What You Need to Know When Naming Beneficiaries

In the video below, Jerry Angel–one of our Life and Financial experts here at Empower Brokerage–covers the basics that everyone should know regarding life insurance policies and beneficiaries.

To start, a beneficiary is an individual or entity who receives or may eventually become eligible to receive benefits from the insurance policy. In other words, the beneficiary ensures that your assets go where you want them to go when you die. Ultimately, naming a beneficiary offers peace of mind in knowing that your loved ones are taken care of financially when you are no longer able to.

Make sure to cover all your bases

First and foremost, make sure to be thorough when completing the background for naming a beneficiary. The most common mistake when naming a beneficiary is not being specific; details are key. One example would be if you have more than one child or children from previous marriages; the policy must state each child’s legal name and their Social Security numbers so as to avoid any confusion.

Moreover, if you are going to leave your life insurance policy to a child because that is your next heir, you will want to make sure that arrangements are in place so that the child will be able to receive the money. Most importantly, you’ll need a guarantor or somebody that is going to be taking care of the child; that is where the money goes on behalf of the child until they are eligible to inherit. This is because life insurance companies won’t pay benefits directly to a minor. Therefore, a trust must be set-up or a legal guardian appointed. Even if you’re naming your spouse as your beneficiary, you still have to have all the information. Some of the information needed includes their birth date, their social security number, their address. That’s just how it is with naming all beneficiaries; you have to be specific when naming beneficiaries.

Who can be beneficiaries?

Most of the time, beneficiaries are family members. There must be some connection to the person getting the policy; there must be an obligation. For example, a grandparent cannot name their grandchild as their beneficiary because the parent must be the beneficiary. There is no legal connection between a grandmother or grandfather and a grandchild. It’s an association – a family association.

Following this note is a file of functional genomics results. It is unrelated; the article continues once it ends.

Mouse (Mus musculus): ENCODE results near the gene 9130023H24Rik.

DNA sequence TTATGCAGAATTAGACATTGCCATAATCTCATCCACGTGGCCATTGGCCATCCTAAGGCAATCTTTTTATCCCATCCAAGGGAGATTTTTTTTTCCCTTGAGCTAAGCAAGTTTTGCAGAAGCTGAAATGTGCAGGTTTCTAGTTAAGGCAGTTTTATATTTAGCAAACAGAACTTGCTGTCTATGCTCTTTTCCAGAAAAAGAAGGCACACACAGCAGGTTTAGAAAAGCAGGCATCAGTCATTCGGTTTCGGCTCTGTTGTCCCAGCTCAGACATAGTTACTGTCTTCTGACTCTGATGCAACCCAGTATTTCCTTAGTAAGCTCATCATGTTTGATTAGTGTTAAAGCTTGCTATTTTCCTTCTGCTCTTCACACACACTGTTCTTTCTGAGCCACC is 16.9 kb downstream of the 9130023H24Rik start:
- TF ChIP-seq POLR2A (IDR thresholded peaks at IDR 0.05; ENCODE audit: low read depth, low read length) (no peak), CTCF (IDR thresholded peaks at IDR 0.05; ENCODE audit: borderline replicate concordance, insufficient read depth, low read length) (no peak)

However, as long as there is some legal reason in choosing a beneficiary, then that can be accomplished. For example, let’s say you got a loan and the bank is requiring you to have life insurance. In this instance, you can name the beneficiary as the bank. That way the money intended to pay off the loan goes to the bank. Ultimately, it depends on what kind of obligation there is and what kind of legal representation there needs to be in connection between the person who owns the policy and the beneficiary.

Beneficiary Review

To avoid legal issues regarding beneficiaries, individuals with a life insurance policy should consider having a beneficiary review every 3 to 5 years or at least after any significant changes that occur within their family. Since families grow, whether through marriage or having kids, as well as change, due to death, divorce, etc., it’s best to review your policy every so often to make sure your assets go to your intended beneficiary. Because if a policyholder were to have children from two different marriages and they didn’t account for all their children when they named their beneficiaries, then the policy could be contested, resulting in a legal issue.

Life Insurance Questions?

We hope that this information on beneficiaries is useful to you.

If you’d like to learn how we can help you plan your retirement, call Empower Brokerage at (888) 539-1633 to speak to one of our Life and Annuity experts or leave a comment down below.

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